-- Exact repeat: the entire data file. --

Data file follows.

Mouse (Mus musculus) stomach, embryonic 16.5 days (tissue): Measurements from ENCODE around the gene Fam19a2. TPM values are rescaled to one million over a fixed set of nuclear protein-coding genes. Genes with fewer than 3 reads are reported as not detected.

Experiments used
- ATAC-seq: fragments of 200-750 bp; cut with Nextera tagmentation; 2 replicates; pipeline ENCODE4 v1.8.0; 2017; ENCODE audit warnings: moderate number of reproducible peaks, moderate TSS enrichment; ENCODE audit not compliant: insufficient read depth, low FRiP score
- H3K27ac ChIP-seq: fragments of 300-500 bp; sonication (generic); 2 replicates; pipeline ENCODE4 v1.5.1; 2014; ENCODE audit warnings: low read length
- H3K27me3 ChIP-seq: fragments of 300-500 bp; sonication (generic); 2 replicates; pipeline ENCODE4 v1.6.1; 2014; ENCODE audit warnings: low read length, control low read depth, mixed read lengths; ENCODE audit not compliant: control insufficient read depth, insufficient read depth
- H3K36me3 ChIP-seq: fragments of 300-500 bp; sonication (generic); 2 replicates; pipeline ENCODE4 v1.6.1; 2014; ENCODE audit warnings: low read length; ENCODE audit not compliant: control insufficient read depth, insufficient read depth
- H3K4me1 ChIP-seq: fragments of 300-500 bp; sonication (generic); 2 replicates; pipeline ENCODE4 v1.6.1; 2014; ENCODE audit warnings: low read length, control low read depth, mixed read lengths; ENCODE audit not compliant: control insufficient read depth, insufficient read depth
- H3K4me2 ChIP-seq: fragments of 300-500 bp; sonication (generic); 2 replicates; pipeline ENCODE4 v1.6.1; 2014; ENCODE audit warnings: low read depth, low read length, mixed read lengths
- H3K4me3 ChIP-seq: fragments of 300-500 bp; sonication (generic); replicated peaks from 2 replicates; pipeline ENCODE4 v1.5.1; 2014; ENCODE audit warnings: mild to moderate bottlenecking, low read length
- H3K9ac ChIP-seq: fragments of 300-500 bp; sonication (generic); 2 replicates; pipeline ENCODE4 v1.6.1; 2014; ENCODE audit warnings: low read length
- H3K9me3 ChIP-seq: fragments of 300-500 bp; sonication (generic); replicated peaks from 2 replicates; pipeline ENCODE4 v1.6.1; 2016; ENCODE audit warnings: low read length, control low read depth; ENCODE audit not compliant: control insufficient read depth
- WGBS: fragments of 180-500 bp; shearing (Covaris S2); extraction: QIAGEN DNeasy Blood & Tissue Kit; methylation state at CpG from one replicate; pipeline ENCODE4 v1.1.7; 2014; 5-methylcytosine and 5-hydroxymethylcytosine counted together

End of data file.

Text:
Mouse (Mus musculus) stomach, embryonic 16.5 days (tissue): Measurements from ENCODE around the gene Fam19a2. TPM values are rescaled to one million over a fixed set of nuclear protein-coding genes. Genes with fewer than 3 reads are reported as not detected.

Experiments used
- ATAC-seq: fragments of 200-750 bp; cut with Nextera tagmentation; 2 replicates; pipeline ENCODE4 v1.8.0; 2017; ENCODE audit warnings: moderate number of reproducible peaks, moderate TSS enrichment; ENCODE audit not compliant: insufficient read depth, low FRiP score
- H3K27ac ChIP-seq: fragments of 300-500 bp; sonication (generic); 2 replicates; pipeline ENCODE4 v1.5.1; 2014; ENCODE audit warnings: low read length
- H3K27me3 ChIP-seq: fragments of 300-500 bp; sonication (generic); 2 replicates; pipeline ENCODE4 v1.6.1; 2014; ENCODE audit warnings: low read length, control low read depth, mixed read lengths; ENCODE audit not compliant: control insufficient read depth, insufficient read depth
- H3K36me3 ChIP-seq: fragments of 300-500 bp; sonication (generic); 2 replicates; pipeline ENCODE4 v1.6.1; 2014; ENCODE audit warnings: low read length; ENCODE audit not compliant: control insufficient read depth, insufficient read depth
- H3K4me1 ChIP-seq: fragments of 300-500 bp; sonication (generic); 2 replicates; pipeline ENCODE4 v1.6.1; 2014; ENCODE audit warnings: low read length, control low read depth, mixed read lengths; ENCODE audit not compliant: control insufficient read depth, insufficient read depth
- H3K4me2 ChIP-seq: fragments of 300-500 bp; sonication (generic); 2 replicates; pipeline ENCODE4 v1.6.1; 2014; ENCODE audit warnings: low read depth, low read length, mixed read lengths
- H3K4me3 ChIP-seq: fragments of 300-500 bp; sonication (generic); replicated peaks from 2 replicates; pipeline ENCODE4 v1.5.1; 2014; ENCODE audit warnings: mild to moderate bottlenecking, low read length
- H3K9ac ChIP-seq: fragments of 300-500 bp; sonication (generic); 2 replicates; pipeline ENCODE4 v1.6.1; 2014; ENCODE audit warnings: low read length
- H3K9me3 ChIP-seq: fragments of 300-500 bp; sonication (generic); replicated peaks from 2 replicates; pipeline ENCODE4 v1.6.1; 2016; ENCODE audit warnings: low read length, control low read depth; ENCODE audit not compliant: control insufficient read depth
- WGBS: fragments of 180-500 bp; shearing (Covaris S2); extraction: QIAGEN DNeasy Blood & Tissue Kit; methylation state at CpG from one replicate; pipeline ENCODE4 v1.1.7; 2014; 5-methylcytosine and 5-hydroxymethylcytosine counted together